King no ‘Valuev’ to boxing
Appeal Sports Writer
In spite of the best efforts of promoter Don King, his majordomo (the IBF) and his boxer, Ray Austin, Wladimir Klitschko is still the IBF heavyweight titlist and arguably the best fighter in the depleted division.
Klitschko ambushed Austin with five quick left hooks and scored a second-round knockout in an HBO-televised event from Mannheim, Germany, on Saturday.
Although he was nearly as tall as “Dr. Steelhammer” – 6-foot-6 – and at 247 pounds was a half-pound heavier, Austin was in so far above his head that he didn’t belong in the same area code – much less the same ring – as Klitschko.
Austin got his title shot for two reasons and two reasons only: King owned – er, promoted – him and the IBF does a little jig whenever Mr. Electric Hair claps his hands together.
In its infinite wisdom, the IBF saw fit to give Austin the title fight because someone in the sanctioning body seemed to feel that the journeyman defeated Sultan Ibragimov in their title eliminator last year. Never mind that the judges ruled the fight a draw.
If there was even a United States boxing commission, the IBF would’ve been nailed to the floor for such a vulgar display of malfeasance – only the latest one in a series of misdeeds that would require a thick book to record them all.
While it was no fun to root against everyman Austin, it was titillating to find out that the verbose King, who can spend hours ranting and filibustering on any given topic at the snap of a finger, didn’t so much as show up to the post-fight press conference.
Not only did Klitschko, now 48-3 with 43 knockouts, put Austin’s lights out with his left hand, he even did what was thought impossible by shutting up King as well. For that accomplishment alone, he deserves to be called the undisputed heavyweight champion.
But alas he’s not. King still owns half the division in WBO strapholder Shannon Briggs and WBA titlist Nicolay Valuev.
King recently bought a slice of heavyweight contender Samuel Peter from promoter Lou Duva and, if he has his way, will be able to get him a title shot against WBC beltholder Oleg Maskaev, who is trying to face Wladimir’s comebacking brother, Vitali, the organization’s “champion emeritus.”
If boxing’s Giapetto – King – can once again pull his strings with the WBC, Peter will get the shot against Maskaev instead of “Dr. Ironfist,” who is returning from a short retirement caused by an injured knee.
Wladimir owns a victory over Peter, who showed some improvement in his second so-called title eliminator against James Toney, whom he twice beat.
But regardless of who fights Maskaev, King’s once iron grip on boxing’s premier division is growing shaky.
King’s hold on the WBA and WBO belts is tenuous at best. Briggs, 48-4-1 (42), carries a ton of power, but he is musclebound and asthmatic and, in addition to his lack of endurance, has a questionable chin.
Briggs will be lucky to get by his next opponent – southpaw Ibragimov, 20-0-1 (17) – in Moscow in an April bout. And even if he does get by the Russian, Briggs won’t have his belt for long.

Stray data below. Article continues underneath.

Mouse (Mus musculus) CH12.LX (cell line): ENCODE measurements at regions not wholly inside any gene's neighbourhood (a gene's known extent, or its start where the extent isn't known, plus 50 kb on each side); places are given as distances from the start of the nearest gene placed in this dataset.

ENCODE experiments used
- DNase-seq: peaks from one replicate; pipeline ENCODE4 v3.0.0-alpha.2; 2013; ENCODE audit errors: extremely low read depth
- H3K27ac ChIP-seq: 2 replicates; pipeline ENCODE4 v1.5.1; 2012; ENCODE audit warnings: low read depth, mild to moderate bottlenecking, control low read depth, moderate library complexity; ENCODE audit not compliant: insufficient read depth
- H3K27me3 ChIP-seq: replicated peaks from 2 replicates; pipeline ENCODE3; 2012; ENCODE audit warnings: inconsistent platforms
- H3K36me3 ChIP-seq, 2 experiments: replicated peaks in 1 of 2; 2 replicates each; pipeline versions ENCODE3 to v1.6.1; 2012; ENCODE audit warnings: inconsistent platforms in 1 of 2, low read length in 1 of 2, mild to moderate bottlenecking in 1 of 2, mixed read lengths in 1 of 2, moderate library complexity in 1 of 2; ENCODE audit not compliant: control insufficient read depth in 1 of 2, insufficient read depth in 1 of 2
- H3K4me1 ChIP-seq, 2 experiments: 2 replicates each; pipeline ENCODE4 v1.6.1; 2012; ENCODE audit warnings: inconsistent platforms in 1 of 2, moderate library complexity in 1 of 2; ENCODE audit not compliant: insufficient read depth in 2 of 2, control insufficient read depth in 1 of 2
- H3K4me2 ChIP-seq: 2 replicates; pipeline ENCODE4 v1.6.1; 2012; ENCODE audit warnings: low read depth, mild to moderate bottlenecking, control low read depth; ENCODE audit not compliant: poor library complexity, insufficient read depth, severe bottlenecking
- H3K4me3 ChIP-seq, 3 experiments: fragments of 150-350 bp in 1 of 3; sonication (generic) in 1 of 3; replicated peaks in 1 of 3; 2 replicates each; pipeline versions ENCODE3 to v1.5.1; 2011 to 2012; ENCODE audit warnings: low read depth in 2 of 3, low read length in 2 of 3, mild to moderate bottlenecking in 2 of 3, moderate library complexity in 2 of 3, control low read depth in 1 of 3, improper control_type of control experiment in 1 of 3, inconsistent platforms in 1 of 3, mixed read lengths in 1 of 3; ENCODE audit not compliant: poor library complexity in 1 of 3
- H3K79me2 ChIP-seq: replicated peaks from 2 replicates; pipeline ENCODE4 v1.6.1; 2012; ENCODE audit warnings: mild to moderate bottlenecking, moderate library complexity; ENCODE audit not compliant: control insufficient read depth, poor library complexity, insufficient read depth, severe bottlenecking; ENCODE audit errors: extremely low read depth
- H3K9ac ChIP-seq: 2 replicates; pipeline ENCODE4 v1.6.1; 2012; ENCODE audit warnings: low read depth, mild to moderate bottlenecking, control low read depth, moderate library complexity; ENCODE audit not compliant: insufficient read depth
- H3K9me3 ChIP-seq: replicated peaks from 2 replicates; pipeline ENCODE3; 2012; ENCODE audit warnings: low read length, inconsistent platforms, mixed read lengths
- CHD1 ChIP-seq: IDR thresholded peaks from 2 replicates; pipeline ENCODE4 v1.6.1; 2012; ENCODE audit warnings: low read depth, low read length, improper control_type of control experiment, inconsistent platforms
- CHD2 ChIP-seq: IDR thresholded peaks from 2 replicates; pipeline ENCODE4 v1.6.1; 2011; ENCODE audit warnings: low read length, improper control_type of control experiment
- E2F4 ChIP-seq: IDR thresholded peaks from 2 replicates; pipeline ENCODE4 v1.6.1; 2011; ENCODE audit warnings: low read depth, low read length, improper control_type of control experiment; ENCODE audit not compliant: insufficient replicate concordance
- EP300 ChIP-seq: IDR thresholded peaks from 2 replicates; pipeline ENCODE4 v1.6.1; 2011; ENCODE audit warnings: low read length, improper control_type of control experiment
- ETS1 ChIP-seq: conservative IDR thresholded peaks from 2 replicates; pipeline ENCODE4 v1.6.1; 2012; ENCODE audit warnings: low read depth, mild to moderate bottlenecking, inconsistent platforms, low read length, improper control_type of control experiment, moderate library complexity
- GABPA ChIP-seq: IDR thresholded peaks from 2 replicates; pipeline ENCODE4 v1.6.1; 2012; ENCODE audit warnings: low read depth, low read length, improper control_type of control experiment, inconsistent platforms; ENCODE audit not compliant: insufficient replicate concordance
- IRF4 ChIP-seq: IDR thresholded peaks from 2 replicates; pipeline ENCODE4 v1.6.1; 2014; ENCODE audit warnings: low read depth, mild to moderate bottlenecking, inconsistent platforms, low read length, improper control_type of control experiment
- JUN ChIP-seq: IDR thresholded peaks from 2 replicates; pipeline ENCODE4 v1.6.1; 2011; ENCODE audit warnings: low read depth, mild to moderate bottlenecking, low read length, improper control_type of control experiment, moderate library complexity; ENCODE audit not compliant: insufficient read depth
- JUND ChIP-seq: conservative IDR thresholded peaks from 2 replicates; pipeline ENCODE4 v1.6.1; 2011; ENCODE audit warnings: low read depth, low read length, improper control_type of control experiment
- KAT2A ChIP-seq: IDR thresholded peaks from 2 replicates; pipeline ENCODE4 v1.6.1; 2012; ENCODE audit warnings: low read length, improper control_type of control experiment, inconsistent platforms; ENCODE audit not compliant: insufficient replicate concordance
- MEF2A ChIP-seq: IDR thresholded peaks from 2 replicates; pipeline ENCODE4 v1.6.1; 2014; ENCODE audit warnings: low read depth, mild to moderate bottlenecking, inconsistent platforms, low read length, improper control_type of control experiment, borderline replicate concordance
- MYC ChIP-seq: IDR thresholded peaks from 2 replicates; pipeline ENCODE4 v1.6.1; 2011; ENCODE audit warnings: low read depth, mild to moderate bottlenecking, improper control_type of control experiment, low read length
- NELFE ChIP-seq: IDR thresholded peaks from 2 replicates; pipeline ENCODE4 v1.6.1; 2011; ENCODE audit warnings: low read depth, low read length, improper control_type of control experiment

And don’t think King isn’t aware of that. Although Briggs has a puncher’s chance against Wladimir, Vitali – who’s a bit sturdier and a better technical boxer than his younger brother – would clean house with “Shannon the Cannon.”
It’s doubtful that King would risk Briggs and the WBO strap in an unification match against either Klitschko, which leaves his 7-foot, 330-pound crown jewel – Valuev, 46-0 (34) – as his most coveted possession.
But if Valuev is King’s gold, he is also fool’s gold. His toughest opponent to date was a used-up Larry Donald (whom he defeated – some say unfairly – via majority decision).
Valuev also scored a majority decision over the ungainly John Ruiz to win the WBA belt (many thought Ruiz won the bout). And the big Russian can thank King for such a pathetic list of “contenders” to his throne: Owen “What the Heck” Beck (TKO 3), Monte “Two Gunz” Barrett (TKO 11) and Jameel “Big Time” McCline (TKO 3).
Perhaps none of the challengers was more appropriately named than Beck, as in, What the heck is going on when such a limited fighter can get a title shot? After losing to Austin and Barrett (from Donald to McCline, all are King’s fighters), Beck defeated Darnell Wilson in an eight-rounder.
This merits a shot at Valuev?
Barrett was coming off a loss to Hasim Rahman before falling victim to Valuev’s big guns. And McCline had beaten a succession of five journeymen and one unimpressive fighter in Terry Smith to earn his shot.
McCline was reportedly holding his own against Valuev before falling to the canvas on his own with a knee injury.
Valuev’s greatest strength is his size. He’d be more than 80 pounds heavier than either Vitali or Wladimir. He’s also 4 inches taller than Vitali and nearly 6 inches taller than Wladimir.
But all of that size doesn’t make Valuev’s chin any stronger and Barrett made him do a little two-step on a couple of occasions.
The Brothers Klitschko own a significant skill advantage, both are faster and can punch harder – at least sharper – than Valuev. Both would be good fights.
Now for the $64,000 question: Is Don King willing to risk his flagship fighter against either brother and possibly lose control of the heavyweight division? It’s tantamount to George Steinbrenner playing a shell game with his ownership of the New York Yankees on the line.
If King gambles on one of his belts, it will be with Briggs. King is busy tucking Valuev away in far away places like Switzerland (where he fought McCline) against a hand-selection of stiffs while he pursues Rocky Marciano’s heavyweight division record of 49-0 with 43 knockouts.
Maybe the talent level in the heavyweight pool isn’t as deep as it has been in the past – in fact, it may be at its lowest ebb ever – but at least Dr. Steelhammer and maybe even Dr. Ironfist have got King sweating and at a loss for words.
And for that, we must all be grateful.